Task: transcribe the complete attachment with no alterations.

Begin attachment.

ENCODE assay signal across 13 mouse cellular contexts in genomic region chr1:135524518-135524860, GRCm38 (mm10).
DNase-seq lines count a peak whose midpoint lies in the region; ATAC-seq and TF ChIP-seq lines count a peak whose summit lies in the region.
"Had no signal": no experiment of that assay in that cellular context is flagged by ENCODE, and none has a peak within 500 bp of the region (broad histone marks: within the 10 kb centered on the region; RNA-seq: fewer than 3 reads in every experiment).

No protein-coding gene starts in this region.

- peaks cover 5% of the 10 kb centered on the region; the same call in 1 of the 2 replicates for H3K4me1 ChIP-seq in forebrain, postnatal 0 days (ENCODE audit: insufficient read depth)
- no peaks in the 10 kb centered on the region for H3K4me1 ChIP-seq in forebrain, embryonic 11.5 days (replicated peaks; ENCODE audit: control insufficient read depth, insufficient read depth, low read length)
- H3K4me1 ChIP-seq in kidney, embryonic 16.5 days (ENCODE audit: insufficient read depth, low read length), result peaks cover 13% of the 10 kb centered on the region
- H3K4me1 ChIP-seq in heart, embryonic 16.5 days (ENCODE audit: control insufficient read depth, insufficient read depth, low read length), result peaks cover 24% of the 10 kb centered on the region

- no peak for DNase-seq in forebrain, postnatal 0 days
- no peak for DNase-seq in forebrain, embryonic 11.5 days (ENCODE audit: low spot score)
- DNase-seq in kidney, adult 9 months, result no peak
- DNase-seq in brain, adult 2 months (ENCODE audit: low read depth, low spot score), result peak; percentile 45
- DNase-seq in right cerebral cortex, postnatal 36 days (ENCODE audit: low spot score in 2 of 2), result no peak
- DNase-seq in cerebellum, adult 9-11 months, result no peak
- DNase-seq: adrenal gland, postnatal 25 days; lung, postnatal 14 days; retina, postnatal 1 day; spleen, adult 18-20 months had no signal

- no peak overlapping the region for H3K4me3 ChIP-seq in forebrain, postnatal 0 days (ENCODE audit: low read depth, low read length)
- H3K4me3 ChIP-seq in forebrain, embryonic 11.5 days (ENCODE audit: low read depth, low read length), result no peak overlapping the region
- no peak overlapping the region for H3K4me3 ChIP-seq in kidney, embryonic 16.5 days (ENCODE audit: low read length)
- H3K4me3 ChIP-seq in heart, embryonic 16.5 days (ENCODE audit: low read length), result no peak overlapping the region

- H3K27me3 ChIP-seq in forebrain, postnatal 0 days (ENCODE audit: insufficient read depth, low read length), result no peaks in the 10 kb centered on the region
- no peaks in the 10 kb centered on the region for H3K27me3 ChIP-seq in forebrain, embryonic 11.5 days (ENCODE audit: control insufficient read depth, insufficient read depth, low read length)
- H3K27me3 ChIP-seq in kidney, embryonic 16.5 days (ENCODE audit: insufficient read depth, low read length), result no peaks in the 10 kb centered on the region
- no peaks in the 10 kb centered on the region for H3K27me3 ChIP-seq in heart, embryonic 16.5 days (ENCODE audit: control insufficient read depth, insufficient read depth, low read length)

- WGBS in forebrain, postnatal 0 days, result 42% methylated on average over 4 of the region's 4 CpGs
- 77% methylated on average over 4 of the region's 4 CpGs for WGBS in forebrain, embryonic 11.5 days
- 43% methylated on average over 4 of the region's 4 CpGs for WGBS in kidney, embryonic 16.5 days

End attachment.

ENCODE assay signal across 13 mouse cellular contexts in genomic region chr1:135524518-135524860, GRCm38 (mm10).
DNase-seq lines count a peak whose midpoint lies in the region; ATAC-seq and TF ChIP-seq lines count a peak whose summit lies in the region.
"Had no signal": no experiment of that assay in that cellular context is flagged by ENCODE, and none has a peak within 500 bp of the region (broad histone marks: within the 10 kb centered on the region; RNA-seq: fewer than 3 reads in every experiment).

No protein-coding gene starts in this region.

- peaks cover 5% of the 10 kb centered on the region; the same call in 1 of the 2 replicates for H3K4me1 ChIP-seq in forebrain, postnatal 0 days (ENCODE audit: insufficient read depth)
- no peaks in the 10 kb centered on the region for H3K4me1 ChIP-seq in forebrain, embryonic 11.5 days (replicated peaks; ENCODE audit: control insufficient read depth, insufficient read depth, low read length)
- H3K4me1 ChIP-seq in kidney, embryonic 16.5 days (ENCODE audit: insufficient read depth, low read length), result peaks cover 13% of the 10 kb centered on the region
- H3K4me1 ChIP-seq in heart, embryonic 16.5 days (ENCODE audit: control insufficient read depth, insufficient read depth, low read length), result peaks cover 24% of the 10 kb centered on the region

- no peak for DNase-seq in forebrain, postnatal 0 days
- no peak for DNase-seq in forebrain, embryonic 11.5 days (ENCODE audit: low spot score)
- DNase-seq in kidney, adult 9 months, result no peak
- DNase-seq in brain, adult 2 months (ENCODE audit: low read depth, low spot score), result peak; percentile 45
- DNase-seq in right cerebral cortex, postnatal 36 days (ENCODE audit: low spot score in 2 of 2), result no peak
- DNase-seq in cerebellum, adult 9-11 months, result no peak
- DNase-seq: adrenal gland, postnatal 25 days; lung, postnatal 14 days; retina, postnatal 1 day; spleen, adult 18-20 months had no signal

- no peak overlapping the region for H3K4me3 ChIP-seq in forebrain, postnatal 0 days (ENCODE audit: low read depth, low read length)
- H3K4me3 ChIP-seq in forebrain, embryonic 11.5 days (ENCODE audit: low read depth, low read length), result no peak overlapping the region
- no peak overlapping the region for H3K4me3 ChIP-seq in kidney, embryonic 16.5 days (ENCODE audit: low read length)
- H3K4me3 ChIP-seq in heart, embryonic 16.5 days (ENCODE audit: low read length), result no peak overlapping the region

- H3K27me3 ChIP-seq in forebrain, postnatal 0 days (ENCODE audit: insufficient read depth, low read length), result no peaks in the 10 kb centered on the region
- no peaks in the 10 kb centered on the region for H3K27me3 ChIP-seq in forebrain, embryonic 11.5 days (ENCODE audit: control insufficient read depth, insufficient read depth, low read length)
- H3K27me3 ChIP-seq in kidney, embryonic 16.5 days (ENCODE audit: insufficient read depth, low read length), result no peaks in the 10 kb centered on the region
- no peaks in the 10 kb centered on the region for H3K27me3 ChIP-seq in heart, embryonic 16.5 days (ENCODE audit: control insufficient read depth, insufficient read depth, low read length)

- WGBS in forebrain, postnatal 0 days, result 42% methylated on average over 4 of the region's 4 CpGs
- 77% methylated on average over 4 of the region's 4 CpGs for WGBS in forebrain, embryonic 11.5 days
- 43% methylated on average over 4 of the region's 4 CpGs for WGBS in kidney, embryonic 16.5 days